The Supreme Court on Monday declined to consider the petition of Joel Tenenbaum, a former doctoral student at Boston University who faces a fine of US$675,000 for illegally downloading 30 songs.
The court's inaction means that Tenenbaum will now return to district court in hopes of settling on a smaller fine.
Tenenbaum was sued in 2007 by five record companies: Sony BMG, Warner Bros. Records, Atlantic Records, Arista Records and UMG Recordings. A jury found that he had infringed on their copyrights and imposed statutory damages of $675,000. The trial judge, citing constitutional concerns, reduced the fine by a factor of 10. The companies subsequently appealed to the First Circuit, which reinstated the original fine and asked the district court to use a different process to set the fine in order to avoid constitutional issues. That process will now continue.
"This is where we feel we're being pushed down a rat hole. The award is lowered but the plaintiffs, the recording companies, are given the option of whether to accept the award or go through another trial," said Charles Nesson, an attorney at the Berkman Center for Internet and Society at Harvard University, who is representing Tenenbaum free of charge.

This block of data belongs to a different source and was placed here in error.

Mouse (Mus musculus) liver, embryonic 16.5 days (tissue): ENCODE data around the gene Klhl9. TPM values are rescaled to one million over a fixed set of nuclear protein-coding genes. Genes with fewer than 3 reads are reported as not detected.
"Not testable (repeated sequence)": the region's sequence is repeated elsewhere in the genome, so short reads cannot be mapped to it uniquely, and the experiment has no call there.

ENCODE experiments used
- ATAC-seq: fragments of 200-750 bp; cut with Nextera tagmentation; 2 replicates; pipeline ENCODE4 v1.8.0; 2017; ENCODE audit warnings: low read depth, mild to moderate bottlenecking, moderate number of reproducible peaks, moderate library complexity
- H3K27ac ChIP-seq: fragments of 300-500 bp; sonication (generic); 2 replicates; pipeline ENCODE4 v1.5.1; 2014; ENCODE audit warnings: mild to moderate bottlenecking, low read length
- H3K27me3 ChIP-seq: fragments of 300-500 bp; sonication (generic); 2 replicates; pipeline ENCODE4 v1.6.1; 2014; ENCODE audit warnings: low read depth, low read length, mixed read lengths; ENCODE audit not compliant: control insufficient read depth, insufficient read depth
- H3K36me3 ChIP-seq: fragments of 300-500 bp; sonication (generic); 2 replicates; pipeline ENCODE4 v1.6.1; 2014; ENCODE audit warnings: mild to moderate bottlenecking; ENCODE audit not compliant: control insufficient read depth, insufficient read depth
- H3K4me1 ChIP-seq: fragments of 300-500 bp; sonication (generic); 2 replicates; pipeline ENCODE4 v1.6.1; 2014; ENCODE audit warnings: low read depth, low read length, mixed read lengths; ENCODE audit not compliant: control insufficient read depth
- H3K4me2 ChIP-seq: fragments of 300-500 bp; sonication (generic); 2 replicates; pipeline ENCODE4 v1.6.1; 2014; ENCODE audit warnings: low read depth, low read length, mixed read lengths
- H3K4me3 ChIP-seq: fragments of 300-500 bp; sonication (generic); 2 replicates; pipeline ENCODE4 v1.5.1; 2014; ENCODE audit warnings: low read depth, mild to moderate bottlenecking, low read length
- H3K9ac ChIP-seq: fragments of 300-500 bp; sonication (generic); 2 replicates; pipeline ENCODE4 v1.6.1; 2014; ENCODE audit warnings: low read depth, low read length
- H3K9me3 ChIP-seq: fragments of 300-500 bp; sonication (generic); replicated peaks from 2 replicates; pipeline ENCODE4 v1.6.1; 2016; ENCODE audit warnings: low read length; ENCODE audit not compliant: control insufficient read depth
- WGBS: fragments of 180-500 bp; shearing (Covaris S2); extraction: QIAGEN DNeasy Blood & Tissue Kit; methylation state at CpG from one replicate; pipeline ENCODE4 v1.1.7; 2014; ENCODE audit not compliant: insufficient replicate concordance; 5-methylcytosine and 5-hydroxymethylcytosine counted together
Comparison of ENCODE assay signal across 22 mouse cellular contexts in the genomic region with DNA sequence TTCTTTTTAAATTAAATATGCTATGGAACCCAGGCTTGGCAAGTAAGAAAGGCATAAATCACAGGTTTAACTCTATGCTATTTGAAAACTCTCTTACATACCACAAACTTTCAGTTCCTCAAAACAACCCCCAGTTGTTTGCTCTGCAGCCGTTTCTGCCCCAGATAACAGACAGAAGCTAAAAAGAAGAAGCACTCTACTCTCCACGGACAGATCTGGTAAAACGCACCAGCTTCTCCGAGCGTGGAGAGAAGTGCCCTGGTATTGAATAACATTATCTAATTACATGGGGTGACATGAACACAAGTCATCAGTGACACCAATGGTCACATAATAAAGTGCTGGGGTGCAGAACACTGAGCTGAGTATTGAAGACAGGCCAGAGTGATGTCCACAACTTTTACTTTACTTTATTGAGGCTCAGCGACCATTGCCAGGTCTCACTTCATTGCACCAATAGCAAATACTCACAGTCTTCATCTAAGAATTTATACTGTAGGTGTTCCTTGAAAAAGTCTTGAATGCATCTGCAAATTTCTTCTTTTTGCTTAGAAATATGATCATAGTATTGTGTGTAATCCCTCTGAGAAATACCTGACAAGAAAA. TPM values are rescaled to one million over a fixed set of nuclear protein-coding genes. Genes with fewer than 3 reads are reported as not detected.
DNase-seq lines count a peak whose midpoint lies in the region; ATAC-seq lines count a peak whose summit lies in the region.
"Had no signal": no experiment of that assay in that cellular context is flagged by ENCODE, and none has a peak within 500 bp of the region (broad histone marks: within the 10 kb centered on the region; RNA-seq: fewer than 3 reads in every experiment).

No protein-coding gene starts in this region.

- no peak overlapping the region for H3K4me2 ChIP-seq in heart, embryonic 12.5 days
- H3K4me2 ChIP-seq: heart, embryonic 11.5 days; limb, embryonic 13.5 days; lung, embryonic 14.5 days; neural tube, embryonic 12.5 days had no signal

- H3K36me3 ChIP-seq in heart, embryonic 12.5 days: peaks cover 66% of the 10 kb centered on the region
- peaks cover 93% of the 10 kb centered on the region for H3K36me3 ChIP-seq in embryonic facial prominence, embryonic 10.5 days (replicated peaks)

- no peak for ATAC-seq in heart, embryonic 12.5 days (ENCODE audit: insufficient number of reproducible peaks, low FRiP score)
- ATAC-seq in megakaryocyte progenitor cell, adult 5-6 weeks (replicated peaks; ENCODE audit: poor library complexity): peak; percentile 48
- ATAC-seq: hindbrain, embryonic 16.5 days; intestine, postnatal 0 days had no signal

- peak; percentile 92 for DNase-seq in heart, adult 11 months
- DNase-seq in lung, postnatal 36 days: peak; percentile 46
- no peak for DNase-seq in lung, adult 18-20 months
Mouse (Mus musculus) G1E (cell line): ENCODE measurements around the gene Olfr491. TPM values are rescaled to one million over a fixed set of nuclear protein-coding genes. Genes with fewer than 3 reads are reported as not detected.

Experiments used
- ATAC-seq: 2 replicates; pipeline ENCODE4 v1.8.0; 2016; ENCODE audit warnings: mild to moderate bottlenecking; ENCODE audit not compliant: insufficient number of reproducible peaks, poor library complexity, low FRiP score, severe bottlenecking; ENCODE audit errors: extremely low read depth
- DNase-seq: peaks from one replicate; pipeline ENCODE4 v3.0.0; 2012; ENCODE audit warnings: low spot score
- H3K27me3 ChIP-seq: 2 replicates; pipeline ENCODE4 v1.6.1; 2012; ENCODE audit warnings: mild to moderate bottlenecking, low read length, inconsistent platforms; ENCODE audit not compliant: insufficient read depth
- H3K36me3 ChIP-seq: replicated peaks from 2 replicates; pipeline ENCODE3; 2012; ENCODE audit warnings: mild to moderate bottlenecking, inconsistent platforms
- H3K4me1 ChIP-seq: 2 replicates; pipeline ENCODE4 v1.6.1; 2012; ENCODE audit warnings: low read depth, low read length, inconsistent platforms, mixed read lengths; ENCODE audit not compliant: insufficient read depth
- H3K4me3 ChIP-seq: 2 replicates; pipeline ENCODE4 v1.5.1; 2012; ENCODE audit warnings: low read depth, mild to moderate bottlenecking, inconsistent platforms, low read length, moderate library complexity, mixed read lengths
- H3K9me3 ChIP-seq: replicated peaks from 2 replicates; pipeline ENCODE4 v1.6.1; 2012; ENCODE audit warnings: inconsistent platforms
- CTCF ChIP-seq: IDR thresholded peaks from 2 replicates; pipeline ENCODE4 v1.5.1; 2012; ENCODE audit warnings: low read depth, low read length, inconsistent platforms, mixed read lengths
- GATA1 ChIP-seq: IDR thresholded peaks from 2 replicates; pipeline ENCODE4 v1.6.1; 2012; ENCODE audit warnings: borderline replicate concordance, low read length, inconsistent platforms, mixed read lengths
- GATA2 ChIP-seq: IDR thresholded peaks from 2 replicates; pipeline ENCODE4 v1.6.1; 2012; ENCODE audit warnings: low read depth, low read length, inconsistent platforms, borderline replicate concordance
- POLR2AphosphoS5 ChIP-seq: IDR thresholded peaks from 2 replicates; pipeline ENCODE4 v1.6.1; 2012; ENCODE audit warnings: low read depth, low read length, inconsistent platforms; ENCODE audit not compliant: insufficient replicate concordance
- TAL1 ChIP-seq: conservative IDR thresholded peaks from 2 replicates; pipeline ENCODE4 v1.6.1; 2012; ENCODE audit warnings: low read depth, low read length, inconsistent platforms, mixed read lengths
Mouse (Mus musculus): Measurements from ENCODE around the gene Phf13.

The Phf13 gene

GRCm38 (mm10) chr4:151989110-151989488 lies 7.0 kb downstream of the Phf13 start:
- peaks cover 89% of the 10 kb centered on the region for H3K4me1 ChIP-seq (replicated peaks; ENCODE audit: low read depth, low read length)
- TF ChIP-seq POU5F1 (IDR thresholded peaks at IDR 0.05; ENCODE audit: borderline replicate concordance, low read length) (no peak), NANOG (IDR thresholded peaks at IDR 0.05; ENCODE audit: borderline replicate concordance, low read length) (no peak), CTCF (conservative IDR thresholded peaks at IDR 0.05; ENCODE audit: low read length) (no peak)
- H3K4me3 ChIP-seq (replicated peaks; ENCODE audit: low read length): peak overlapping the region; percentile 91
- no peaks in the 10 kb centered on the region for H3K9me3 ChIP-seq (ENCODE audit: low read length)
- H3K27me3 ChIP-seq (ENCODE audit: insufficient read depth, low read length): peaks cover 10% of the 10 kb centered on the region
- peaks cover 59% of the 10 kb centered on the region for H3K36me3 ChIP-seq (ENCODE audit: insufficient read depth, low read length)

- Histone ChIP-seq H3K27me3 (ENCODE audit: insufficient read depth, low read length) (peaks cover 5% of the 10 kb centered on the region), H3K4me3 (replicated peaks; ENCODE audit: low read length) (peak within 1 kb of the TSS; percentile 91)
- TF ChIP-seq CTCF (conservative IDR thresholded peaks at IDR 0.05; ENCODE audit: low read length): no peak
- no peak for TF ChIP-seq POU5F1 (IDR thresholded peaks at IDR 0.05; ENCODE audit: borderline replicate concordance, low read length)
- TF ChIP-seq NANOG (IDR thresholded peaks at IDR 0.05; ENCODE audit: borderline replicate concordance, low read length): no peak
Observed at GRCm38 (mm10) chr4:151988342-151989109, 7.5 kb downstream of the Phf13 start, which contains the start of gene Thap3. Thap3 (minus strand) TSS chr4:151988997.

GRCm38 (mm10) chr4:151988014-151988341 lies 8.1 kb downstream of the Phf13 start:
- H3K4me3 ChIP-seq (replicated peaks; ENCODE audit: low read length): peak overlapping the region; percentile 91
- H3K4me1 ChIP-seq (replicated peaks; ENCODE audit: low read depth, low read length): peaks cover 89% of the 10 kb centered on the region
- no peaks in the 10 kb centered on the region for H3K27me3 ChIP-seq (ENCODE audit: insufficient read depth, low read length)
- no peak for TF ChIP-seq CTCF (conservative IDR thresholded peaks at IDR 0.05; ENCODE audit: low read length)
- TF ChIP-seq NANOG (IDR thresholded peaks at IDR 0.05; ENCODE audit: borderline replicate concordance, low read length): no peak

"It's like a way of keeping us in litigation forever," he said.
Tenenbaum had sought to argue that his downloads constituted "fair use" of copyrighted material, but the trial precluded that claim, saying there was no evidence to support it.
Tenenbaum's appeal alleged that the Copyright Act, which provides for penalties of up to $150,000 per violation and was written to deter commercial infringements, is not appropriate to use in cases involving individuals.
Nesson said that the $675,000 fine would force Tenenbaum to file for bankruptcy.